2.43.a Much Ado About Something
The loud thwack followed by a bellowed expletive pulled me away from watching the icing melt in delicious rivulets across the tops of my fresh from the oven cinnamon buns. Waiting for Wood to hobble in gave me time to consolidate the contents of Ira’s envelope, Beatrice’s laptop, and Joseph’s book. In their place, I laid out coffee and the aforementioned buns.
Nothing like sugar, butter, and caffeine to help overcome trauma. Wood limped into the kitchen just as I was setting out the utensils, plates, and mugs.
Me: “Did the make-up case get you?”
Wood: “No, the carry-on.”
Apparently, Beatrice switched her plans and flew in late last night. Her presence was easily deduced upon our arrival back at the Lavender Lady due to the matching six-piece luggage set littering the hallway when we walked in.
Me: “Count yourself lucky it wasn’t the steamer trunk, the brass corners suck.”
Giving half-laugh Wood pointed at the pot and pan on the table for permission to dig in, giving him the nod, I put the cookie dough in the refrigerator. Tapping in time with KARB’s current selection, The Ghost Rags, I stuck the muffin tin in the oven, wound the timer then joined Wood at the table.
Pouring my umpteenth cup of coffee, I posed the question that had been troubling me for the last hour.
“Margret, from Much Ado About Nothing, do you think she was secretly in league with Borachio and Don John?”
Pausing, his cinnamon bun laden turner hanging in mid-air, Wood ran a critical eye over me. My besmirched apron prompted his gaze to shift past my shoulder onto the flour-coated stand mixer, the pan of shortbread next to it, and a dish filled sink sitting behind me.
I’m also reasonably sure he didn’t miss, as I did in my quick tidying up, the dough encrusted spatula I’d left next to my haphazardly packed backpack. Or the fact I had the loopy imprint of a spiral-bound notebook wire across my left cheek and temple.
Wood (finally finishing dishing up his sticky breakfast bun): “Morticia, are these scratch-made or from a tube?”
Me (over the rim of my mug): “Scratch.”
Wood (waving his knife towards my new face decoration): “We didn’t roll in until after two, how much sleep did you get?”
Me (glossing over his question): “Enough. Now Margaret part and parcel in Don John’s scheme or not?”
In point of fact, I got a solid forty-five minutes while my cinnamon roll dough doubled in volume. But who’s counting? Other than Wood.
Wood (clearly unimpressed by my one-word response): “If I recall, everyone ended up forgiving her in the end…”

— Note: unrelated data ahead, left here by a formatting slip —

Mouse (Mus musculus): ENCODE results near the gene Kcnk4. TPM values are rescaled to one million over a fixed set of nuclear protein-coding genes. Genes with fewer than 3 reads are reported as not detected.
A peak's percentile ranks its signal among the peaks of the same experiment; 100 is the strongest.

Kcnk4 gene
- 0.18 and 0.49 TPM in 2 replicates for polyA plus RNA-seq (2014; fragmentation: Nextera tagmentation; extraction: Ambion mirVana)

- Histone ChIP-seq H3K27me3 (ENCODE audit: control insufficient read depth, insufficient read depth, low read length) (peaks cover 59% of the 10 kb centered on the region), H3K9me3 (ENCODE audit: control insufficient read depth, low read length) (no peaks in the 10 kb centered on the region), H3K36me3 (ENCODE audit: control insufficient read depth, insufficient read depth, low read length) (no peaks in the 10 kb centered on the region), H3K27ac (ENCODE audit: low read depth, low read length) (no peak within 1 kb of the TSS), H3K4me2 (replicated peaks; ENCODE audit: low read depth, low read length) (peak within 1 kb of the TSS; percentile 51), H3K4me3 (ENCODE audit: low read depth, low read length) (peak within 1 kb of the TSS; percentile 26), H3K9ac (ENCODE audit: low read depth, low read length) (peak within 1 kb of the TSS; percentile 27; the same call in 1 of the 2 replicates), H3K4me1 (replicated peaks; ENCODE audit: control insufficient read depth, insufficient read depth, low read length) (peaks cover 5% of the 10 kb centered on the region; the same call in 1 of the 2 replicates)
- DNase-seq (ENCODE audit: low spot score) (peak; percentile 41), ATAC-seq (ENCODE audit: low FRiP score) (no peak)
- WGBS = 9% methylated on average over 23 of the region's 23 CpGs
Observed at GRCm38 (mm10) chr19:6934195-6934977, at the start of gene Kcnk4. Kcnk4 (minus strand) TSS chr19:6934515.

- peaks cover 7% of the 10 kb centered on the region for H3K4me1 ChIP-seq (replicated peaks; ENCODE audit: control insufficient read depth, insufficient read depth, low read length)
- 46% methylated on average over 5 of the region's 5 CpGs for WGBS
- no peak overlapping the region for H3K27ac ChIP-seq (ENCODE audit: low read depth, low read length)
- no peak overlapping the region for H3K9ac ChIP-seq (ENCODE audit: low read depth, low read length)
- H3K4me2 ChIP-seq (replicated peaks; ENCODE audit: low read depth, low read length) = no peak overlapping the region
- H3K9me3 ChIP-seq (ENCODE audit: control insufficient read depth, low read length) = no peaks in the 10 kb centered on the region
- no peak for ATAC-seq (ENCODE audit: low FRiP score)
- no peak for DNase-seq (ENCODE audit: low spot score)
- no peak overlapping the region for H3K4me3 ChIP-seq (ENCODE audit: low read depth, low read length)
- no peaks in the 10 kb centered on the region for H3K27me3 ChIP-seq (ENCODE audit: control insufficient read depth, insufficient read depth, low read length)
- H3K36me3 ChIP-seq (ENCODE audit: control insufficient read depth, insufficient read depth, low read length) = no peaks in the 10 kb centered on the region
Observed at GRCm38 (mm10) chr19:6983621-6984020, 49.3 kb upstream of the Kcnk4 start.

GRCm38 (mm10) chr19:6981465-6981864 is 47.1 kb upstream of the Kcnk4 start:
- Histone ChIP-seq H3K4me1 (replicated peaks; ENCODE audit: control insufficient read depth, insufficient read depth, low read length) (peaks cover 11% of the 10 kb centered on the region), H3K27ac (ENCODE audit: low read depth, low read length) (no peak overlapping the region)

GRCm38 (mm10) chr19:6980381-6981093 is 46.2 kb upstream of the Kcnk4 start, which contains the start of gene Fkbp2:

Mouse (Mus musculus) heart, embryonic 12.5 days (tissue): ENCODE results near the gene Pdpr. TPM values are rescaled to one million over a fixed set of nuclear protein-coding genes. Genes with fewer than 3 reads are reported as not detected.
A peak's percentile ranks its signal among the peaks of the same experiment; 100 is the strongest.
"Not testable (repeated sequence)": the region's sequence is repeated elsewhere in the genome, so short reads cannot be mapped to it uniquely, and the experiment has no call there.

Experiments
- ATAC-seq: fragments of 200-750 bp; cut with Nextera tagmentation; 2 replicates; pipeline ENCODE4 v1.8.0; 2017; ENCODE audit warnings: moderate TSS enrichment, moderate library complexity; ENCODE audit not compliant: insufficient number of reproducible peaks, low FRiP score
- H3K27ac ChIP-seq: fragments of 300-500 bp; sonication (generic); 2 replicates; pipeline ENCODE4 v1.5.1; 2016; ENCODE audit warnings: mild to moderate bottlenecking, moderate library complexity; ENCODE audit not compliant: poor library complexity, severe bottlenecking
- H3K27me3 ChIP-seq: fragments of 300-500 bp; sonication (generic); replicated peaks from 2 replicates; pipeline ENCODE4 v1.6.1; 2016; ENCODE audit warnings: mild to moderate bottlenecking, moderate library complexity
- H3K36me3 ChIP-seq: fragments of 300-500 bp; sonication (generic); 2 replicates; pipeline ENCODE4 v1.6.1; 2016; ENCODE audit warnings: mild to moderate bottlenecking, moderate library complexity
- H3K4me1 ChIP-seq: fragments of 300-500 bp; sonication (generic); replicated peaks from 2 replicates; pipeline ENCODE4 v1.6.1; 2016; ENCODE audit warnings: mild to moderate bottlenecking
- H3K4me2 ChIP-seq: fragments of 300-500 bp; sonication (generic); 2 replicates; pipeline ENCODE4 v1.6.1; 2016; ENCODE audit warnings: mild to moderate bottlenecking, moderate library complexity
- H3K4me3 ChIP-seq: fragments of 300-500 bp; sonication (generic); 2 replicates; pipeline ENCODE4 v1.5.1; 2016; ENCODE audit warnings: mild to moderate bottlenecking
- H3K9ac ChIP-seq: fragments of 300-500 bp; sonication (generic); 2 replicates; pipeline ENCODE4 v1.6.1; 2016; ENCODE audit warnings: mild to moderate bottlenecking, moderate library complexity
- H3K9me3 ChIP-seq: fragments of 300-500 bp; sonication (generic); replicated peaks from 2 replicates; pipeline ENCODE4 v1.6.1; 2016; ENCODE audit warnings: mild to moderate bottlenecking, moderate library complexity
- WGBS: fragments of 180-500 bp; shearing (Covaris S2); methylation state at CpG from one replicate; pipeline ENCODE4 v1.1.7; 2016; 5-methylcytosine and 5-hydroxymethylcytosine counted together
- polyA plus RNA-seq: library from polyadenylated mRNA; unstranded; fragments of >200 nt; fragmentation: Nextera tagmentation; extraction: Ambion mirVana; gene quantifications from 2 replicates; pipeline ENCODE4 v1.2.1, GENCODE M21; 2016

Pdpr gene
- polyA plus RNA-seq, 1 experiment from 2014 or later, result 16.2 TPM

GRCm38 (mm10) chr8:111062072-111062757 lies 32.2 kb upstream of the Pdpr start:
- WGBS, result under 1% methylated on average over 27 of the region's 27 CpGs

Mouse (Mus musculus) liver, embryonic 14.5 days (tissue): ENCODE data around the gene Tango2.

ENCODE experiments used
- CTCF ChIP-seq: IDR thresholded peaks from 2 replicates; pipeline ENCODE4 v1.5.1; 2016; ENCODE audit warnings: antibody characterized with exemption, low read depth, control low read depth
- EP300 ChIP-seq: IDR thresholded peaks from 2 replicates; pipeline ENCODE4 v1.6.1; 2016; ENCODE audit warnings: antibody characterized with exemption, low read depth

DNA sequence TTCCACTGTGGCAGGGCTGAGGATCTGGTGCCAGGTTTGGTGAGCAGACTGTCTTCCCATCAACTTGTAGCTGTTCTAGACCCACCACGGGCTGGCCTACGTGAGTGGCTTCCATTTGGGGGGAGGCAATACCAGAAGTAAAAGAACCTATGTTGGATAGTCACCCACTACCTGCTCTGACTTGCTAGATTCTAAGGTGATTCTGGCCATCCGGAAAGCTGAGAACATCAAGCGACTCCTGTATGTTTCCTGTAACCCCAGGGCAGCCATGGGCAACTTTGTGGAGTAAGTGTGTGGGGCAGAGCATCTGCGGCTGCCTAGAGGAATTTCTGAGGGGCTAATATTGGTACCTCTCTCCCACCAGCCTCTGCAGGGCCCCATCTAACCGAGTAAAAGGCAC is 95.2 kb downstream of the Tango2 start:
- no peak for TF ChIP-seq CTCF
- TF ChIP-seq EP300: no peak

Catching the tail end of the answer, Beatrice, looking bright-eyed & bushy-tailed (pretty much the exact opposite of the last time I laid eyes on her), walked in.
Beatrice (grabbing the seat next to Wood): “Forgive who? Me? I apologize for leaving my suitcases in the hall, bad habit. I didn’t get in until midnight, and I couldn’t face lugging them around anymore…”
Me: “No, biggie. Margaret from Much Ado, victim or villain?”
Wood (mumbling): “No biggie for you, my toes will never be the same.”
Beatrice straightened her curving lips at Wood’s grumblings, topping off Wood’s mug and mine before using the pot to pour her own.
Beatrice (seeing and visibly ignoring the red zigzag on my face): “hmmm…..It would add an extra shadow to the play if Margaret had designs on Claudio for herself…However, I think she was a victim of Don John’s scheming. Why?”
Me: “But why stay silent in the face of your friend’s disgrace? When Hero’s own father wishes for her death?”
Beatrice: “Would you want to announce at a wedding, to everyone and god, about your sexual role-playing the night before? Where you not only assumed your friend’s name but donned her clothes and used her room for the assignation? There’s an excellent chance Leonato would have cast Margaret out of his house on the spot, in complete disgrace.”
Me: “True, but the Friar proved himself more than able to temper Leonato’s fury.”
Beatrice: “With Benedict’s help. I’m not sure Margaret would have faired so well in Benedict’s opinion without Borachio’s confession in his hip pocket.”
Me: “I suppose. I’m just stuck on the fact the word of a confirmed knave cleared her, whereas her actions seem to condemn her.”
Wood (around a mouthful of sugar and spice): “Morticia, you’ve never given a flying fork about Margaret, let alone lost sleep over her, what’s really eating you?”
Riding the pause with professional ease, Wood waited patiently for my reply while I scrabbled around, swapping the shortbread pan for the muffin tin in the oven. Fortunately, by the time I retook my seat, I’d formed a better answer than, ‘Nothing.’
Me (shrugging): “Just passing the time.”
Wood (clearly skeptical): “Right.”
Apparently, it wasn’t that much better, but it did possess the virtue of being the truth.
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